Jonathan Livingston Seagull

tn_jlseagullIn order to truly understand how OWL 300 is the talking bird movie for our times, one must also explore the quintessential talking bird movies of other eras. And the one that came to mind when I thought about that was the one from 1974, JONATHAN LIVINGSTON SEAGULL. I don’t know if you guys remember this one, but it was a huge book at the time, but not a kids book like all movies are based on now. It was seen as this inspirational, philosophical type of deal.

mp_jlseagullOWL 300 could not have been made before, not only because the technology didn’t exist but because there hadn’t been the internet-launched “geek” takeover of Hollywood that made it possible for suits to consider spending a hundred million bucks on a fantasy about bird war. JONATHAN LIVINGSTON SEAGULL is the same way, it could not be made at any time other than when it was, because the entire movie is footage of a seagull flying around, with half-whispered internal monologue questioning bird-society’s perception of the limitations of seagull flight. Also because all the music is by Neil Diamond.

There is a little bit of plot. Jonathan experiments with different types of dives, with flying higher than other seagulls and with flying at night. He talks to himself about how seagulls can’t fly faster than 62 mph (I wonder where he got that figure – do seagulls do studies of that stuff? And shouldn’t they come up with their own way of measuring speed?) but wouldn’t it be great if they could? The pompous seagull establishment is threatened by his quest for excellence and they kick him out. So he flies around by himself for a while until he meets other seagull outcasts and tries to learn flying/enlightenment from them. There’s a whole psychedelic part where he goes beyond death or something. It could almost be seagull EL TOPO. Except boring. And there’s not a bunch of seagull freaks that get shot at the end.

In the beginning there’s a hint of FOUNTAINHEAD style toughshitism. He has some awkward lines about “it doesn’t take away anyone’s freedom if I do that,” he talks disgustedly about “the flock” and how “there must be more to life” than doing seagull stuff, and the seagull elders make a bunch of perfectly reasonable points about how important a flock is to the safety and survival of a seagull, but they say it in the way a bad guy says something evil that you’re not supposed to like.

But it wasn’t the Ayn Rand people that loved this book, it was the self help people. This was a time when rock stars practiced transcendental meditation and yoga. Their minds were still clogged up with drugs and hippie ideals, so they were mentally and spiritually prepared for the talking seagull. They thought it was deep. The movie– maybe not as much. Wikipedia claims that Richard Bach, the author of the book, hated the movie so much he sued for negligence. Wikipedia seems to be full of claims of authors hating movies (same thing with Ayn Rand and THE FOUNTAINHEAD), but I can never find anything explaining what they hated about it.

I wonder if Batista has this one?
I wonder if Batista has this one?

Looking back on those days it just seems so corny and ridiculous that people were so into all that shit. But in a way I gotta admire it, because it’s hard to imagine a popular movement of people trying to expand their minds in 2010. Now self improvement is mostly superficial, it means making your ass smaller, tightening your abs, adding two inches to your dick. Let’s see Neil Diamond sing about that.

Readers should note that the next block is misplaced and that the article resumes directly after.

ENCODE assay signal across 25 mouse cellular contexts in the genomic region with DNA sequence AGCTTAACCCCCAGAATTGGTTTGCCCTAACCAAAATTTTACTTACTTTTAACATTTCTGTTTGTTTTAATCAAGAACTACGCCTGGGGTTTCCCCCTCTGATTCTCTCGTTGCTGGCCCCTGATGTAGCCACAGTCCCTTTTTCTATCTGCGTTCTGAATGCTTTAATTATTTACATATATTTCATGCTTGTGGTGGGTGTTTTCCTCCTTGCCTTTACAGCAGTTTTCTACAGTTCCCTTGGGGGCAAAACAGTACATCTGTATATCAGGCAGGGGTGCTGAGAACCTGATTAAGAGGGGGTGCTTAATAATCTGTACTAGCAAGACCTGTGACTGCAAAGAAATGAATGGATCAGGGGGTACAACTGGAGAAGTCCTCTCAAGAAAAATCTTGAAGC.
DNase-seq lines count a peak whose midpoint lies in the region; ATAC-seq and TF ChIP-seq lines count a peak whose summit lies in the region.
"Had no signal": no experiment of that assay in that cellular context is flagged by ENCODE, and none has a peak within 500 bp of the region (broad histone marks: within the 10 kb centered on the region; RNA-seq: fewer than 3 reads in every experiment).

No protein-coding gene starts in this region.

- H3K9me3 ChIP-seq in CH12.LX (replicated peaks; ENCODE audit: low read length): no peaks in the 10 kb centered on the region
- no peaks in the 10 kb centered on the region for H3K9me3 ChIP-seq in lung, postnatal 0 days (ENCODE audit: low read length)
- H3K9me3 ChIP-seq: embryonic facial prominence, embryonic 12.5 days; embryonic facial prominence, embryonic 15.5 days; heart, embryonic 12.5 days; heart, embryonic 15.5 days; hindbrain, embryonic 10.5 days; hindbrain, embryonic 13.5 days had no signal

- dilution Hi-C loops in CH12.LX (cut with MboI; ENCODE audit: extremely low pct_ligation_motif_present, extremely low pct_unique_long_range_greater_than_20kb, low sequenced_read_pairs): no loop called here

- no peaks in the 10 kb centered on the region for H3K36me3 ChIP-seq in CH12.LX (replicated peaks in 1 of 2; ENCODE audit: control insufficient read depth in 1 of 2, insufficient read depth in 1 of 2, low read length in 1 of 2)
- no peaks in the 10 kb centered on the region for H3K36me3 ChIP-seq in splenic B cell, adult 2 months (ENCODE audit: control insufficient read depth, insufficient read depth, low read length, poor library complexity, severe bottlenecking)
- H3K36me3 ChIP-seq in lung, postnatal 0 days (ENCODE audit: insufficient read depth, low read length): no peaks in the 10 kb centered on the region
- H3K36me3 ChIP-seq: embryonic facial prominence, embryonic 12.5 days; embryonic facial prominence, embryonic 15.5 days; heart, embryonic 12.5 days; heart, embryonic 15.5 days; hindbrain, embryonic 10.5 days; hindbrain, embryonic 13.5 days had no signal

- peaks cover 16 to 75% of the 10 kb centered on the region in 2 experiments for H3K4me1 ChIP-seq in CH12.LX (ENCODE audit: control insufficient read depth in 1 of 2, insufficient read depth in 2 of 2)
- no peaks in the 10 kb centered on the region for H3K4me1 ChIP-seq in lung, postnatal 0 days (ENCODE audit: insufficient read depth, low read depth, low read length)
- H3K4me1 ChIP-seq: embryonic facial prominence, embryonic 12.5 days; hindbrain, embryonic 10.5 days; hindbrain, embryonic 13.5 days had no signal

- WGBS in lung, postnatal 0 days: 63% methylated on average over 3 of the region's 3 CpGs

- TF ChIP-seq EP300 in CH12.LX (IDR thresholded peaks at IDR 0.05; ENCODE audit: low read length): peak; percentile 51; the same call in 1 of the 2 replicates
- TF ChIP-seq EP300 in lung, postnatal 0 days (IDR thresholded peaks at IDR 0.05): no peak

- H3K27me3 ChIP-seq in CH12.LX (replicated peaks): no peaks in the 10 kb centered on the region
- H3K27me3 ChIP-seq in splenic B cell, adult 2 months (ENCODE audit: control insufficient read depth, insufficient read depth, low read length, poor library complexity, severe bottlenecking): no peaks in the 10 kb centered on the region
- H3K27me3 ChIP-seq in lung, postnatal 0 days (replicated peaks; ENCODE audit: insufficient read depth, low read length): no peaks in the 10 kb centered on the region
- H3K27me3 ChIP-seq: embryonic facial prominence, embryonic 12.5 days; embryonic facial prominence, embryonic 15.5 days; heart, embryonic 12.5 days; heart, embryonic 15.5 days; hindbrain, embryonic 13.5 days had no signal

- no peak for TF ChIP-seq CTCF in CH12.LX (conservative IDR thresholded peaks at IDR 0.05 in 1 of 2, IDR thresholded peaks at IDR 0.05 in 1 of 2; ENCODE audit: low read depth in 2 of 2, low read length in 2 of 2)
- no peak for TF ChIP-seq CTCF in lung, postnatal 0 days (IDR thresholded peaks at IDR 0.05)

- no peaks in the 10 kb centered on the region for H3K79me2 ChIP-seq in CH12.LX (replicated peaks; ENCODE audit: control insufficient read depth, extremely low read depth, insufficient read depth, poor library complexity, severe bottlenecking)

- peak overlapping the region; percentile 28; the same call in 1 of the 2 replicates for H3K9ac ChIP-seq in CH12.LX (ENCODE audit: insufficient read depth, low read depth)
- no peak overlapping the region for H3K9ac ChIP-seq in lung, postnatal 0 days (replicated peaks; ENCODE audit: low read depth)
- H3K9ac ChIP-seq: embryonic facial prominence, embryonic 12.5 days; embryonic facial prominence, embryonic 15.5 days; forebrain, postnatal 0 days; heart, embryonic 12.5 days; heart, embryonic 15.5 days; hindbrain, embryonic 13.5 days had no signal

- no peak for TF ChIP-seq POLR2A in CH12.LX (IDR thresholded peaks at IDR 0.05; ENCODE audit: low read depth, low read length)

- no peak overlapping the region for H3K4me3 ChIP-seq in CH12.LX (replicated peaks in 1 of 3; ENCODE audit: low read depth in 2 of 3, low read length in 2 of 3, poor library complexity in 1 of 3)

On a technical level the movie is pretty impressive. I don’t actually know how they did it. It’s lots of helicopter shots, but they follow this bird all over the fucking place, with nice smooth camera movement, as if they planned out with the bird where he would go. They even have close-ups while he’s flying, it’s crazy. I read that they used radio controlled puppets for some parts, but it looked like 99% real bird to me. And the photography is beautiful. Amazing shots of sun, clouds, vast ocean, sand, snow. I think of seagulls as somewhat urban, living in a port city where you see them around with the pigeons and crows. These ones you don’t ever see with humans, or in civilization. But you do see them picking at piles of garbage.

It’s kind of shitty to look at somebody doing something unusual like this and tell him he should’ve done something more normal, but honestly I would rather see a nature documentary if they really could follow one seagull and see what he does, where he goes. That would be more interesting, I think. This one is interesting that it exists, but not so fun to watch. About 80 minutes in it seemed to wrap up and there was a Neil Diamond song montage and then a sunset and I thought “Well, at least it’s short,” but it turned out there was another 15 minutes left.

I don’t know, I feel like J.L. Seagull is being kind of a snob, always complaining about what other seagulls eat and thinking he can improve them by teaching them his flying tricks. But you know what Jon, maybe other seagulls don’t give a shit about diving real fast, you ever thought of that? Why does that make them worse than you? But on the other hand I guess I can understand why he would feel so alienated. Seagulls can be some devious fuckers. One time recently I was eating a sandwich in Seattle center and got mobbed by about 50 of the bastards. They probly get fed by the tourists alot so they learned this trick, they form a circle around you and slowly tighten the circle. It’s the first time a seagull ever looked imposing. They’re bullies, when it comes down to it. But they’re all bark. I didn’t give in.